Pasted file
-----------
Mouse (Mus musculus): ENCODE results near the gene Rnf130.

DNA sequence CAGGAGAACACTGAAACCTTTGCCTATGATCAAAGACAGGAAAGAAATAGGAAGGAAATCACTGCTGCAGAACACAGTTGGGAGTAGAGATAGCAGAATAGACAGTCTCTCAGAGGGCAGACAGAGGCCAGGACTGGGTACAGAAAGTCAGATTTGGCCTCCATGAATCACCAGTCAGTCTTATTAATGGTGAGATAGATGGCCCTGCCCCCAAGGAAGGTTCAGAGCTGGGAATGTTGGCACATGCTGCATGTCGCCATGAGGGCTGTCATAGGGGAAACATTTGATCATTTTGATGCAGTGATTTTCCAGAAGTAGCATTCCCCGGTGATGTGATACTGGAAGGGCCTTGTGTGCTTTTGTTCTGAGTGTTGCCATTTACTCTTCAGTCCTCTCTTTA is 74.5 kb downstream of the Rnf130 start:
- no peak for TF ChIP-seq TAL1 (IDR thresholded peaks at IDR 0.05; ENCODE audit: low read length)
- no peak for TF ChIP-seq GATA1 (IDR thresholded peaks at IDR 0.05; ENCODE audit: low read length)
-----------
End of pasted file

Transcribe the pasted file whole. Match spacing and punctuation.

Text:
Mouse (Mus musculus): ENCODE results near the gene Rnf130.

DNA sequence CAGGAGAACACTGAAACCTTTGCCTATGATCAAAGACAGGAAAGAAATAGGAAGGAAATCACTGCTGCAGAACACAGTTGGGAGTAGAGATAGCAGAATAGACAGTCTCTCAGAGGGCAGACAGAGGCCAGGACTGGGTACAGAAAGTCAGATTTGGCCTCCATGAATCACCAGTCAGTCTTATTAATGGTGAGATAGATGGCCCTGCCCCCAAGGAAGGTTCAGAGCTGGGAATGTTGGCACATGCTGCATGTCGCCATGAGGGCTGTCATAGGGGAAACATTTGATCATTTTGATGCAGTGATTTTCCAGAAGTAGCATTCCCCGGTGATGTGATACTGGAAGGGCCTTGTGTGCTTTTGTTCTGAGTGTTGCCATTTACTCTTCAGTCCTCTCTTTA is 74.5 kb downstream of the Rnf130 start:
- no peak for TF ChIP-seq TAL1 (IDR thresholded peaks at IDR 0.05; ENCODE audit: low read length)
- no peak for TF ChIP-seq GATA1 (IDR thresholded peaks at IDR 0.05; ENCODE audit: low read length)